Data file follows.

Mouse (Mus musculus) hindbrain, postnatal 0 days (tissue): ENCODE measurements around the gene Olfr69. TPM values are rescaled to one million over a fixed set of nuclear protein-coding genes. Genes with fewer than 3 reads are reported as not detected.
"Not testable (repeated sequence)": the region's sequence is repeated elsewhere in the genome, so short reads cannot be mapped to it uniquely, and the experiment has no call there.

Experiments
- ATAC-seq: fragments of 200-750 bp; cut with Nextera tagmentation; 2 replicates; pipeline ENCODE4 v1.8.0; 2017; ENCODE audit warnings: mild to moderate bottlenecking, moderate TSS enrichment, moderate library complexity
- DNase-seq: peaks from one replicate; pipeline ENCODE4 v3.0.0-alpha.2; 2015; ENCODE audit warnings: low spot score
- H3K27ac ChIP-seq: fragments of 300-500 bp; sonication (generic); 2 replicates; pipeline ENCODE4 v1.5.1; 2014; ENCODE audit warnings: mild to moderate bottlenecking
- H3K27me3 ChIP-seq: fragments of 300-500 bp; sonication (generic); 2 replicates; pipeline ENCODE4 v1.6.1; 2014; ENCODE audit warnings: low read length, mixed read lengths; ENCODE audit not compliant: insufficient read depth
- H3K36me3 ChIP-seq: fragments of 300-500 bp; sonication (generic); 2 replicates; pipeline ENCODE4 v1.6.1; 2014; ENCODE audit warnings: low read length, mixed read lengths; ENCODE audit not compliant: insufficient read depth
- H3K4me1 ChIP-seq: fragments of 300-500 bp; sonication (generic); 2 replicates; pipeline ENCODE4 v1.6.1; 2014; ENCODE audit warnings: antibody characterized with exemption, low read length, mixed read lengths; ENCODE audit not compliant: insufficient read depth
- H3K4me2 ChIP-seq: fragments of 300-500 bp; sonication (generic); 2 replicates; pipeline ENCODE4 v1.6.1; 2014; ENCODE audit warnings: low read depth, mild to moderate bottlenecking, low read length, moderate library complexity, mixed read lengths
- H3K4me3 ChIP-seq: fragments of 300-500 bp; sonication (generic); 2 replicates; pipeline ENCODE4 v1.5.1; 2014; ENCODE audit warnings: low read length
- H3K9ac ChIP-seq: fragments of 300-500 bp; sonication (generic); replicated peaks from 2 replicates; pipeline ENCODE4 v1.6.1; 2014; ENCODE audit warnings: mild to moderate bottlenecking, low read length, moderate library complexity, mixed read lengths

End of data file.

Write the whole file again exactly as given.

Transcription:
Mouse (Mus musculus) hindbrain, postnatal 0 days (tissue): ENCODE measurements around the gene Olfr69. TPM values are rescaled to one million over a fixed set of nuclear protein-coding genes. Genes with fewer than 3 reads are reported as not detected.
"Not testable (repeated sequence)": the region's sequence is repeated elsewhere in the genome, so short reads cannot be mapped to it uniquely, and the experiment has no call there.

Experiments
- ATAC-seq: fragments of 200-750 bp; cut with Nextera tagmentation; 2 replicates; pipeline ENCODE4 v1.8.0; 2017; ENCODE audit warnings: mild to moderate bottlenecking, moderate TSS enrichment, moderate library complexity
- DNase-seq: peaks from one replicate; pipeline ENCODE4 v3.0.0-alpha.2; 2015; ENCODE audit warnings: low spot score
- H3K27ac ChIP-seq: fragments of 300-500 bp; sonication (generic); 2 replicates; pipeline ENCODE4 v1.5.1; 2014; ENCODE audit warnings: mild to moderate bottlenecking
- H3K27me3 ChIP-seq: fragments of 300-500 bp; sonication (generic); 2 replicates; pipeline ENCODE4 v1.6.1; 2014; ENCODE audit warnings: low read length, mixed read lengths; ENCODE audit not compliant: insufficient read depth
- H3K36me3 ChIP-seq: fragments of 300-500 bp; sonication (generic); 2 replicates; pipeline ENCODE4 v1.6.1; 2014; ENCODE audit warnings: low read length, mixed read lengths; ENCODE audit not compliant: insufficient read depth
- H3K4me1 ChIP-seq: fragments of 300-500 bp; sonication (generic); 2 replicates; pipeline ENCODE4 v1.6.1; 2014; ENCODE audit warnings: antibody characterized with exemption, low read length, mixed read lengths; ENCODE audit not compliant: insufficient read depth
- H3K4me2 ChIP-seq: fragments of 300-500 bp; sonication (generic); 2 replicates; pipeline ENCODE4 v1.6.1; 2014; ENCODE audit warnings: low read depth, mild to moderate bottlenecking, low read length, moderate library complexity, mixed read lengths
- H3K4me3 ChIP-seq: fragments of 300-500 bp; sonication (generic); 2 replicates; pipeline ENCODE4 v1.5.1; 2014; ENCODE audit warnings: low read length
- H3K9ac ChIP-seq: fragments of 300-500 bp; sonication (generic); replicated peaks from 2 replicates; pipeline ENCODE4 v1.6.1; 2014; ENCODE audit warnings: mild to moderate bottlenecking, low read length, moderate library complexity, mixed read lengths